The Three C’s of Customer Service

Professional Speaker-Personal Development-Positive Attitude

Last week I told a true story of the worst example of customer service I have seen in a long time.  While my friends and I were dining outside on a lovely summer evening, the lights strung above our heads came crashing down, spewing broken glass and sparks everywhere.  Literally – on our heads!!!  The owner came out and was more interested in moving the chairs, never even asking if anyone was hurt.

So this week, I’d like to share with you three key points on GOOD customer service.  These are techniques you can use in a number of ways – with your client, your spouse, your children – in all areas of your life. So here goes:

I have found that Clarity, Character and Cultivate are used in every form of great customer service. Let’s talk about the first.

Clarity:  It’s taking the time to find out what the real problem is; knowing that your goal is to solve that problem.  There is one word, and one word only, that will help you get the greatest clarity on your situation at hand.  LISTEN.

In this day of instant everything, we are all tempted to multitask. There is so much we need to keep up with – emails, texts, social media.  Heck, if you walk away from your computer to get a cup of coffee, you come back to 50 new emails you have to deal with.  So it’s very tempting to look at those emails while you are talking to a client on the phone.  But if you are distracted, you are not totally absorbing what they are saying, or listening to the key words that can uncover what their real problem is.

There’s actually a name for the highest level of listening.  It’s called Empathetic Listening and it’s the hardest level to achieve.  To be successful at this, you must teach yourself to treat every call as though it’s the first time you’ve heard this problem, even though you may have heard it many times before.  See the situation through the eyes of your client.  How can you do this?  I’m glad you asked…

You can accomplish this by:

Asking open ended question

Practice patience

Repeat back what the client said

One way to force yourself to listen is to take notes.  Writing versus typing helps you remember the situation better and gives you more clarity.  It will help you to truly listen to your client .  I know this sounds crazy, but give it a try.  See if it helps you listen better and gain more clarity so you can deliver extraordinary customer service.

Well, it seems like we’ve run out of time on this blog post, so I’ll save Character and Cultivate for next week.  In the meantime, practice clarity.  Let me know how that works for you.

Categories: Personal Development Positive Attitude Professional Development Professional Speaker
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5 Networking Questions that Actually Work!

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In my blog last week, I shared a unique way to look at face-to-face networking, especially if you are a bit introverted or on the shy side.  The key is to think of networking as simply starting a conversation, that’s all.  You’re not trying to make a sale, interest people in your idea, or land your dream job.  Your only goal is to start a conversation.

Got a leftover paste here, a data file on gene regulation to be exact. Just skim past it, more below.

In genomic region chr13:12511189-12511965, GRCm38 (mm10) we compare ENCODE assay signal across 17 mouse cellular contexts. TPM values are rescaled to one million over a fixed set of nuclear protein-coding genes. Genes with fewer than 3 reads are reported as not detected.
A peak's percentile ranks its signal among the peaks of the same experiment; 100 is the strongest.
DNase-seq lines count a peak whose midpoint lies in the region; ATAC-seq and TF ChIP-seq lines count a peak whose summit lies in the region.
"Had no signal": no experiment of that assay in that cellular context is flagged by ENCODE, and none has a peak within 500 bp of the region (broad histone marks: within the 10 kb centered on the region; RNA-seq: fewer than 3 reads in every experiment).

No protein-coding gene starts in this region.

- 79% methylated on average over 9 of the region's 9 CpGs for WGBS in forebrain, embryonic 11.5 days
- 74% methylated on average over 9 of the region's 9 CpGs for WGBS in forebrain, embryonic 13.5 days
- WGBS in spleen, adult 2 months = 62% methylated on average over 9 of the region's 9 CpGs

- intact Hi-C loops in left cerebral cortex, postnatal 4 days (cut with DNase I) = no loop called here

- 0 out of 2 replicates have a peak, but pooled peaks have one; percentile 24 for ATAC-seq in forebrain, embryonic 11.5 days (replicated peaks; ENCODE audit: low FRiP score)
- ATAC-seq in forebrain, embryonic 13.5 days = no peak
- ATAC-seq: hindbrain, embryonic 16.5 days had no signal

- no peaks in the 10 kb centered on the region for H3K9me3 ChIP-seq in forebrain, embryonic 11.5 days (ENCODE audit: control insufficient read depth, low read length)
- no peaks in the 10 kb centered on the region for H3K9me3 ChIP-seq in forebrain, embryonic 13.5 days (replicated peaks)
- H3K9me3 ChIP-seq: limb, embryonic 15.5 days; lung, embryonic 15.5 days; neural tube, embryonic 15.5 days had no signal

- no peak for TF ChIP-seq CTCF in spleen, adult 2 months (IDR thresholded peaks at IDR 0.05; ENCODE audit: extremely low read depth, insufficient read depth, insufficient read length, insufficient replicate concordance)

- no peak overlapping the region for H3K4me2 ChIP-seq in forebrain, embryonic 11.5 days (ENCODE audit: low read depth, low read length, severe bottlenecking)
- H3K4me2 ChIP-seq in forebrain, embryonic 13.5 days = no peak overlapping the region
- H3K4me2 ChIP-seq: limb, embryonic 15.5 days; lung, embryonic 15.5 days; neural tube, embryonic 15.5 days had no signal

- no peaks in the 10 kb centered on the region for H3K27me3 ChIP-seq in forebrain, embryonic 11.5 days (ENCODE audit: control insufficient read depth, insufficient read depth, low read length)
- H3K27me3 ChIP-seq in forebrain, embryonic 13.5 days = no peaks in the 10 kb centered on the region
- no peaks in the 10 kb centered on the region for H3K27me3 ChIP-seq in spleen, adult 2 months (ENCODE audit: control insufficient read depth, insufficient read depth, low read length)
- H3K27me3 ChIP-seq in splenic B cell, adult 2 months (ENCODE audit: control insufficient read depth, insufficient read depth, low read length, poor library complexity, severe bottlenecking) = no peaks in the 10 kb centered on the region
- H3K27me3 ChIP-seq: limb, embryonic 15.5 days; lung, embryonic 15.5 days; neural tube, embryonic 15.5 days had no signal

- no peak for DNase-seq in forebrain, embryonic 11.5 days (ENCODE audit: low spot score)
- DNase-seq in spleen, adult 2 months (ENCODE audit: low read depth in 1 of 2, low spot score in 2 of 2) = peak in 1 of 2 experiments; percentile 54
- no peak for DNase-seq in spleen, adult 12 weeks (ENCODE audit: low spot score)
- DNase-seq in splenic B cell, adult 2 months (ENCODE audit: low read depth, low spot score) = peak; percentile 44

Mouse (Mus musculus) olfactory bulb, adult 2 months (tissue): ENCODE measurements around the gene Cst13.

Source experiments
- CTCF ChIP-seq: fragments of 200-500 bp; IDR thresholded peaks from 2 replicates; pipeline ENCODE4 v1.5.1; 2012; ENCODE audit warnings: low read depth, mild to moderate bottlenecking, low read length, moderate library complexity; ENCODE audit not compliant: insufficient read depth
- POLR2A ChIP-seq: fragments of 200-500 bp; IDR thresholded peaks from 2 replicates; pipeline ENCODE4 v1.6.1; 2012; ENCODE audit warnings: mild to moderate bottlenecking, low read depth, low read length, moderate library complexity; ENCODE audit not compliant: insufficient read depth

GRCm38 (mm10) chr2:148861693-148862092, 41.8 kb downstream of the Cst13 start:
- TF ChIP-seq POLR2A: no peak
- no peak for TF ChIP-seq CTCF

But how can you reach out to people and engage them in a conversation that will help you determine if they are a good fit for you?

Well, here are five specific questions to help you get started.  Five questions that can help you in any networking situation:

  1. Start a conversation with “Where are you from?”  This can trigger a number of different responses.  They could talk about the company they represent, where they grew up or where they currently live.  It is a great start to a conversation because it can be answered in a number of different ways.
  2. When they tell you what they do, ask: “Describe your typical day to me.”  So many times people use industry jargon and you have no idea what they are talking about.  This is a simple way to understand what they do on a day-to-day basis.
  3. Instead of asking “What do you do?” ask “Where do you work?”  It’s a simplier question to ask because people may be more comfortable talking about their company instead of themselves. 
  4. “How did you come up with that idea?”  This is especially good for people who are self-employed.  There is usually a good story behind starting your own business.
  5. Find something in common that you can share with them in your opening conversation.  For instance, “I see that you belong to the chamber.  So do I.

These are just a few examples for getting a conversation started.  Pick and choose the ones that work for you.  Once you ask the question, your next goal is to LISTEN.  Only in listening can you determine if this person is a good match for your service or product.  Only by listening can you decide if you want to follow up with a second meeting.

I’m curious which question works best for you.  Please don’t hesitate to let me know.

Categories: Personal Development Positive Attitude Professional Development Professional Speaker
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